Mary, I just wrote a negative review on Goodreads. I think it's usual to find badly written stuff in the self published jungle. I don't think I'll help the author by flattering them. At the same time, I offer constructive criticism. Even point out graamar errors or why something is not credible, or POV issues. But I won't post the review on Amazon, unless the author says she wants it. Amazing how the lady only has wonderful reviews to date. I wish reviewers would tell the truth. I see another problem with getting reviews from amateur reviewers. They tend to summarise your book which is a spoiler for anyone wanting to buy. Can't they do a biit of research on how to review first? There is a big difference between a summary and a review.
While I can't speak for all authors, I agree that pointing out the redeeming qualities are a plus. Personally, I apppreciate reviews that mention the things a reader might not enjoy or might be distracted by. If there's a repeat pattern in different reviews, I start to get the picture!
I also understand that every book is not loved by every person. That's just the way it goes.
If you write an honest and tasteful review, any self-respecting author should be grateful. (Even if they don't love hearing it!)
I can tell you how I do it. I really hate writing bad reviews too. When I get a bad book that I just can't find anything redeemable in, I email the author privately. When I do this, I give him/her the choice of having me write a bad review or having me not posting one at all. They always opt for no review. Also, when I contact them, I try to give them a helpful suggestion or two. I hope this helps!
I'm sure that nothing I say here hasn't already been said, but because I am in a similar position presently, I think it only appropriate that I share what I am looking at doing, once I get around to providing some feedback for this friend.
I believe in open, honest and frank communication between two people, regardless of their relationship. Whether they are friends, lovers, married, or just two random people on the street, this should be the case,and, in my opinion, certainly would make things easier and perhaps a bit less awkward all around. However, knowing that most people have a hard time taking the cold honest truth, and that I myself sometimes have a hard time with the brutal truth, this may not be the best way to go, in the end.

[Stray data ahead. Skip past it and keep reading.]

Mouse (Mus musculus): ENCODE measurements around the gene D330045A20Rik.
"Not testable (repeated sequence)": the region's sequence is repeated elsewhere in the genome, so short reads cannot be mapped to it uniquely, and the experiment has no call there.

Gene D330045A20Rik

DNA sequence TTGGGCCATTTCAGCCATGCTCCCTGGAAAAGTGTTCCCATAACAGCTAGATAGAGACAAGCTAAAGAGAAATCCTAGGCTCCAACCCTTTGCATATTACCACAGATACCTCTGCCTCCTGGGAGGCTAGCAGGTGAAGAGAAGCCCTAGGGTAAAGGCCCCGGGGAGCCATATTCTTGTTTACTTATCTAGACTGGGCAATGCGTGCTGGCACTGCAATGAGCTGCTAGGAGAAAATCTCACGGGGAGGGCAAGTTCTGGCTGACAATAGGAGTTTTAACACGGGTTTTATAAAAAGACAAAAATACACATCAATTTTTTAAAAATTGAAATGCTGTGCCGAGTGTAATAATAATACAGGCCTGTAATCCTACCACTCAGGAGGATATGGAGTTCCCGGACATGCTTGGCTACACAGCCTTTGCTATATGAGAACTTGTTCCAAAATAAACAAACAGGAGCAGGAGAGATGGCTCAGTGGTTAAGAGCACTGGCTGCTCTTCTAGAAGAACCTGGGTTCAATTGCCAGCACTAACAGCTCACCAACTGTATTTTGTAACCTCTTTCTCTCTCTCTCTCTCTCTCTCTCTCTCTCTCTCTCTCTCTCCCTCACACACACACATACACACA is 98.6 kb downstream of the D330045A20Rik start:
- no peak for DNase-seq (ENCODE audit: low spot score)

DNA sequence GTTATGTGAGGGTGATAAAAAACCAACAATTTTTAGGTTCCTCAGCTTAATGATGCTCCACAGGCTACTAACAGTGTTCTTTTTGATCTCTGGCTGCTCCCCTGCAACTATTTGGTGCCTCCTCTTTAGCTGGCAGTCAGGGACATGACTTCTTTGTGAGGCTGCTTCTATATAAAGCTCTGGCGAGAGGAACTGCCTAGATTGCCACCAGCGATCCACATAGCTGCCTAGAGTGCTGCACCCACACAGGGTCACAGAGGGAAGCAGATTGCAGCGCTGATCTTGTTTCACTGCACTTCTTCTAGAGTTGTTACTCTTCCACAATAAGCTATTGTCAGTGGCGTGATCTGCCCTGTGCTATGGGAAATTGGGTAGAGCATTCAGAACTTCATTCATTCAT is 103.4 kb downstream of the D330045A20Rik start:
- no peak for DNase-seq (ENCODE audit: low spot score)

I will say, though, that if you respect the author, and conversely if they respect your opinion, that they will take whatever you have to say and make whatever adjustments they feel necessary. If your review is candid, tactful and concise, then the onus is on them to make whatever corrections they need to make. If you can find a way to make this review without emotions attached, it is likely that they can take that review in the same vein. I offer, of course, no promises on that because we, as a race of intelligent beings, tend to base a lot of our decisions on emotions.
Hope this helps, good luck!
I agree it's very difficult to review a book you didn't like, especially if it doesn't come naturally to you to point out the negatives in something and you're someone who would rather point out the positives. If your reviews are there for the benefit of potential readers, though, it's important not to gloss over the book's bad points and make it sound better than it is. I've only written one negative review (not on my blog), and I'm still not happy with it. The problem there was that I read a book that was getting absolute rave reviews from everyone who read it, five stars all over the place, and then when I read it I thought "you HAVE to be kidding me". I mean, I'm aware that not everything will appeal to everyone, and that we all have different tastes, but this was (in my opinion, of course) a seriously bad book flawed in so many ways I couldn't even begin to list them all. I should have reviewed it right away, but I didn't, because I didn't want to be "nasty"... but then I kept seeing the "BEST BOOK I HAVE EVER READ!" type reviews and couldn't stand it any longer! I think by this point I was feeling much less objective than I would have been if I had just sat down and reviewed the book immediately after finishing it. But I still feel "mean" for having written a bad review, despite the fact that I did try to be as kind as possible about the book's redeeming qualities.
So, on that rambling note... I'd like to than everyone in this thread for their thoughts and advice on how to review a book you didn't like! I have to say I absolutely dread the next time I find myself reading a book that has so many problems, as there really is no easy way to do it. I don't even pick up a book unless I believe there is a very good chance I'm going to like it, though, so luckily it doesn't happen often!
I hate when that sort of situation happens.
Looks like you've received some solid advice from everyone else, but I'll throw my 2 cents in and tell you to just tell the truth, but in a nice way. I always tell my readers that I'm an honest blogger, and remind them we all have different tastes and opinions when it comes to books.
I had this problem as well. I love this author who sent me a book and is very supportive of my blog and sends me swag to donate for giveaways so i don't want to loose her as a friend. I wrote the review telling the truth in my opinion, I don't think authors want you to lie and sugercoat things. I don't bash the author or the book. Tell what you would have liked to get from it and state positives as much as you can. be sure to mention it wasn't in your tastes but others may like it. I hope that helps.